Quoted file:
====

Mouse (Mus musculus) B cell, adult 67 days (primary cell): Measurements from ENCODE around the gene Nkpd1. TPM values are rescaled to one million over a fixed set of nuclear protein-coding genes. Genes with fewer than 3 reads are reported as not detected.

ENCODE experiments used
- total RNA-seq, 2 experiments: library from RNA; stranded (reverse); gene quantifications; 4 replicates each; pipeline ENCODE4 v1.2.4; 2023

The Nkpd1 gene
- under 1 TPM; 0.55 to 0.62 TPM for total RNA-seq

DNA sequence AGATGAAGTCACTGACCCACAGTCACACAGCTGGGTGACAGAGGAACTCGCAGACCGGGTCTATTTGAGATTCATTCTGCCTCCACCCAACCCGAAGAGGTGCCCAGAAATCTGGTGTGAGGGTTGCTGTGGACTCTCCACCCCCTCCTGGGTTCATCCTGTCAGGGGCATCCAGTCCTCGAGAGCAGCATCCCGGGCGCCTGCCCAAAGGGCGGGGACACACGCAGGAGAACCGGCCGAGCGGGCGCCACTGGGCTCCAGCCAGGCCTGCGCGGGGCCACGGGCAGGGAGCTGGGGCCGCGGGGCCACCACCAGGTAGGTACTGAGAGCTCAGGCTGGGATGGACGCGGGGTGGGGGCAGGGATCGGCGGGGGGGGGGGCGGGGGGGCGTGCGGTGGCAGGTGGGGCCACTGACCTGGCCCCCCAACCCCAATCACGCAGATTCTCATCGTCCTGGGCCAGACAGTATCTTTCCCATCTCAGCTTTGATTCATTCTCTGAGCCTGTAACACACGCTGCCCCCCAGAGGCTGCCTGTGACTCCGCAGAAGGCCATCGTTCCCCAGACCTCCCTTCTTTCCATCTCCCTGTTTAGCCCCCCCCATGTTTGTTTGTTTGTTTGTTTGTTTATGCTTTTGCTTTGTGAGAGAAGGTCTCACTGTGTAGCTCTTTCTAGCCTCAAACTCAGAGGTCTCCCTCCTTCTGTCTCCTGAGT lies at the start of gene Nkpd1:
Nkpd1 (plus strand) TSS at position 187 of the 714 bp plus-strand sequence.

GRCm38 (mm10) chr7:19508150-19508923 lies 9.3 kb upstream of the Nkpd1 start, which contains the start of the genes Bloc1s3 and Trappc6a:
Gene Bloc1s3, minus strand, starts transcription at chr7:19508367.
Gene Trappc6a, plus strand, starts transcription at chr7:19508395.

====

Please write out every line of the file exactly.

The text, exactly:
Mouse (Mus musculus) B cell, adult 67 days (primary cell): Measurements from ENCODE around the gene Nkpd1. TPM values are rescaled to one million over a fixed set of nuclear protein-coding genes. Genes with fewer than 3 reads are reported as not detected.

ENCODE experiments used
- total RNA-seq, 2 experiments: library from RNA; stranded (reverse); gene quantifications; 4 replicates each; pipeline ENCODE4 v1.2.4; 2023

The Nkpd1 gene
- under 1 TPM; 0.55 to 0.62 TPM for total RNA-seq

DNA sequence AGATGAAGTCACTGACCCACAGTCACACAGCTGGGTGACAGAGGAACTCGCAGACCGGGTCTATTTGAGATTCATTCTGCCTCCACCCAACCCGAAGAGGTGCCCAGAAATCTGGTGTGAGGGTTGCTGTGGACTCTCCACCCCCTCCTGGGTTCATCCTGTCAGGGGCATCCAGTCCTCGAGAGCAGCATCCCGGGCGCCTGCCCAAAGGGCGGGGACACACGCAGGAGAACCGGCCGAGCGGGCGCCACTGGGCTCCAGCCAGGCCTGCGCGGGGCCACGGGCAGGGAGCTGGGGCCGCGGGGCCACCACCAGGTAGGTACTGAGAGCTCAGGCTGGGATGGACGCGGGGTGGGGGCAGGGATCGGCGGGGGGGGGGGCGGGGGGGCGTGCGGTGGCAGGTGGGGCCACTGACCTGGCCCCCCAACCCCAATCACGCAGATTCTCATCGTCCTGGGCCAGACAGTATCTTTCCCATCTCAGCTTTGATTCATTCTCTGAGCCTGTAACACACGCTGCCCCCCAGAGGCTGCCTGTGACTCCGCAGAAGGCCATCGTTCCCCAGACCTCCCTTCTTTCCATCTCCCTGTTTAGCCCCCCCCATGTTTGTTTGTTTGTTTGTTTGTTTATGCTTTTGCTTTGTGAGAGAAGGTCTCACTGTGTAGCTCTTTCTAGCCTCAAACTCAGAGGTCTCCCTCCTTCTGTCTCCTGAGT lies at the start of gene Nkpd1:
Nkpd1 (plus strand) TSS at position 187 of the 714 bp plus-strand sequence.

GRCm38 (mm10) chr7:19508150-19508923 lies 9.3 kb upstream of the Nkpd1 start, which contains the start of the genes Bloc1s3 and Trappc6a:
Gene Bloc1s3, minus strand, starts transcription at chr7:19508367.
Gene Trappc6a, plus strand, starts transcription at chr7:19508395.